Newsk: Let me come right out the gate by saying that, all self-depreciating humor aside, any frustration caused by my incorrect messaging of the change values was unintended from my end and perfectly understandable from your end.
Transparency and open dialogue around our design intent for this game means a lot to us. On a personal note, the effort that goes into crafting a preview that invites you into our discussions is a point of pride for me. Yesterday’s mistakes were not my finest moment.
Sifting through the largely unanimous feedback from the last 24 hours on “The Great Patch Notes Swindle,” I have prepared a FYQ (Frequently Yelled Questions) which will hopefully shine 0.04% more light on how we got here.
What are the REAL numbers?
Today we updated the patch notes (again!) to reflect the real numbers you are experiencing in the game.
How did this happen?
I assure you this was a series of very boring events that unfolded kind of like this: I had not-ready-for-primetime scratch numbers in the preview drafts while we were in the process of tuning. I failed to correctly update these numbers prior to publishing. The test team doesn’t use the Patch Notes, they use the actual in-game data to verify changes on their way out. The awesome people who helped me edit the preview weren’t close enough to the real data to know it was a mistake.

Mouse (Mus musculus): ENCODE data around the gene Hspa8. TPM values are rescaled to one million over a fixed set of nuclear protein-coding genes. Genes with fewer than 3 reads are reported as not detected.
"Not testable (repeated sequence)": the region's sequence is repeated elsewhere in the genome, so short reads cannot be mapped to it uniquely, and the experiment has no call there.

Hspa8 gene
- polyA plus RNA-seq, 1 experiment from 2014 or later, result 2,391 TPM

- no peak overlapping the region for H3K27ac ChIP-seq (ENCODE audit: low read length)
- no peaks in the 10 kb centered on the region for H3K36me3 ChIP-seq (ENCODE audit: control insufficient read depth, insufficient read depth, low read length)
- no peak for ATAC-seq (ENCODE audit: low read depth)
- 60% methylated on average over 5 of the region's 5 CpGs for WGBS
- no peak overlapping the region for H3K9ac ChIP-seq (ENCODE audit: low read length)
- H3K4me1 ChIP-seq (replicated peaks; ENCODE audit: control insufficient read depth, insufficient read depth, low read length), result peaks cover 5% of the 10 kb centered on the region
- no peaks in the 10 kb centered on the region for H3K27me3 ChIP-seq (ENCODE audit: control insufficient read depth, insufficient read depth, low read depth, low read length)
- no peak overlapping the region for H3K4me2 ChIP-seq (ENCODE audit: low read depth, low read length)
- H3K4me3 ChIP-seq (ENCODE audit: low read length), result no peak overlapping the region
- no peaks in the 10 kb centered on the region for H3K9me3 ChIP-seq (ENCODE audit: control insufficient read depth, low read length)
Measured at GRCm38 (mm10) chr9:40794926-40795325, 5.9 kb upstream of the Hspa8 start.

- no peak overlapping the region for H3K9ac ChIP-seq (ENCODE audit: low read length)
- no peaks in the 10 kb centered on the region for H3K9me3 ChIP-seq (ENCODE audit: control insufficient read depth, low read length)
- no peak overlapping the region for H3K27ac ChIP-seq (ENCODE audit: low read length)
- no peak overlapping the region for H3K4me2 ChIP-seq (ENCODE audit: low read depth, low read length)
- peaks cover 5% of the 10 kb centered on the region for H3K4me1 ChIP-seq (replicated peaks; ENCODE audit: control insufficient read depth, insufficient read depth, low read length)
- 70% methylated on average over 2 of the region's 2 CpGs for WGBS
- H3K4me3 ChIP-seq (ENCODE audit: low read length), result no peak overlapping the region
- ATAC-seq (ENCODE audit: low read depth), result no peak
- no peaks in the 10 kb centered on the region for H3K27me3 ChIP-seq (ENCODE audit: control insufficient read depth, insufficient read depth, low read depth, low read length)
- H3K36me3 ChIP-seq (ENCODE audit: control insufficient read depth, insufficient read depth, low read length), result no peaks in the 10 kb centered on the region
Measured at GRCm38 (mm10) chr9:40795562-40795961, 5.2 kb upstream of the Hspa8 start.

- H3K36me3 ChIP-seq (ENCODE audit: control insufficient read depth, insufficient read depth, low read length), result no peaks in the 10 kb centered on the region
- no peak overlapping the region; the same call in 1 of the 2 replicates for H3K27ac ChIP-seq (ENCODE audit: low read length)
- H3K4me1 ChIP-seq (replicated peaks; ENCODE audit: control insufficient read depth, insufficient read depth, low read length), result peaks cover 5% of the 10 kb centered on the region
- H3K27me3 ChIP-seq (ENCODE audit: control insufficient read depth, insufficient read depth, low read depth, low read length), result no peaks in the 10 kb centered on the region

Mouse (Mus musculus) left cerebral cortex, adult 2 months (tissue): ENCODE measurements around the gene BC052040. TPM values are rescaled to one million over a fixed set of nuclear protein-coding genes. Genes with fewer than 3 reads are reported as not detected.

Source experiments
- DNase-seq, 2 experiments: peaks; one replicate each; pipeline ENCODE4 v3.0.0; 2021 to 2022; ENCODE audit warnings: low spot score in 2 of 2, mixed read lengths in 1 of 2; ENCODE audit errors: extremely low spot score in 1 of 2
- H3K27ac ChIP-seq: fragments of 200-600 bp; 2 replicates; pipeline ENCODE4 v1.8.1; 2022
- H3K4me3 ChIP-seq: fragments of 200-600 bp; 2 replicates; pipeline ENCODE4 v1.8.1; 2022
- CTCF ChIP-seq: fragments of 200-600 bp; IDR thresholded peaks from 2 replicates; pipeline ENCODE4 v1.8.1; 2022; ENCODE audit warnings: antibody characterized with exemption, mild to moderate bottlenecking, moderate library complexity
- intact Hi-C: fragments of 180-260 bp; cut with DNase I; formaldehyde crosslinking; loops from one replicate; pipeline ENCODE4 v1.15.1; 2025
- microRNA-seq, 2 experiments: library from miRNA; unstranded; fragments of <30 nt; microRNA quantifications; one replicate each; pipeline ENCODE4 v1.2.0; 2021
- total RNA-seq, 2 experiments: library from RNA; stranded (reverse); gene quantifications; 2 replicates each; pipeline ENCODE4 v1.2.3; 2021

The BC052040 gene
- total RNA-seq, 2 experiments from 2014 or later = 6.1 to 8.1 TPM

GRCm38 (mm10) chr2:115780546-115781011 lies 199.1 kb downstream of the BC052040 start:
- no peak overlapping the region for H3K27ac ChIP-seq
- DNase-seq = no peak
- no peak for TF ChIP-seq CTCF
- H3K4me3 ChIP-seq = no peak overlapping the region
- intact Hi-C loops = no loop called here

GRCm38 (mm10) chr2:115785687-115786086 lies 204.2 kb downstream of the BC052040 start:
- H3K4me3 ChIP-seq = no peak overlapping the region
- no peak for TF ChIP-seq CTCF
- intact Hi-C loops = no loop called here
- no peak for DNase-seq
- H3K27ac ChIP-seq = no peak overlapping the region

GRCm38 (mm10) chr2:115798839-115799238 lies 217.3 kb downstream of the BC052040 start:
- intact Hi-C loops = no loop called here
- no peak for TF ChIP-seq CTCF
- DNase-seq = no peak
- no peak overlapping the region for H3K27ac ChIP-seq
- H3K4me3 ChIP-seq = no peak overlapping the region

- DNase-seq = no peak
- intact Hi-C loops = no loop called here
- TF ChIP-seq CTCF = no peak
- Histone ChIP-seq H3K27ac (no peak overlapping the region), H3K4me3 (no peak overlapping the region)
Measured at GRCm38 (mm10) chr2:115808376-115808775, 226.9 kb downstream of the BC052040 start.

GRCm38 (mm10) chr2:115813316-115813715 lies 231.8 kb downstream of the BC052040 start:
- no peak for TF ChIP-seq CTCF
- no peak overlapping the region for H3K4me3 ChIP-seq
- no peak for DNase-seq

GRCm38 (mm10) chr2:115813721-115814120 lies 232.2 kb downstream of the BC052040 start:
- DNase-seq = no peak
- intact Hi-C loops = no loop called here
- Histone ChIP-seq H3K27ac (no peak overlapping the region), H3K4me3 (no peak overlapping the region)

How did nobody notice this for a month prior to the changes going live?
Unfortunately, I don’t have a good answer for this. I wish I did, because it’s a very valid question and I think pokes at the core of the frustration a lot of people are expressing. Speaking for the Sandbox designers, we had already wrapped up the update and were heads down working on our next deliverable for Destiny.
It wasn’t until the changes made it into the game and the community started sounding off that we were alerted to the mistake. Yesterday, in my own self-induced panic to get the real numbers out to everyone, I very hastily assumed I had made the same mistake on Pulse Rifle numbers and screwed those ones up in the published revision. (We have since updated the Pulse numbers so that they are more accurate).
The resulting update caused more confusion and made it seem like we were trying to cover our tracks. It was a sloppy move on my part, but none of it is malicious or a cover up.
What is the point of increasing damage if the numbers don’t go up?
The damage numbers you see in game are not the raw base numbers we work with. The number shown at a damage event gets scaled by a lot of factors (activity, target, Light level, difficulty, precision, damage type, etc.) and then displayed to the player in combat as rounded whole numbers with a clean UI presentation.
A small adjustment to an Auto Rifle may not be enough to change the displayed number, but (THIS IS A HYPOTHETICAL EXAMPLE) if your base damage changed from 20 to 20.2, and then you fired that damage value every other frame (at 30 fps) over the duration of a 50 round magazine, you’re actually getting a change in DPS even though the base number still reports as 20 in the UI.
Specifically for PVP, add precision damage scaling and the barrel upgrades that scale up Impact available on Exotic and King’s Fall Auto Rifles, and you’ll start to feel the new change a bit more.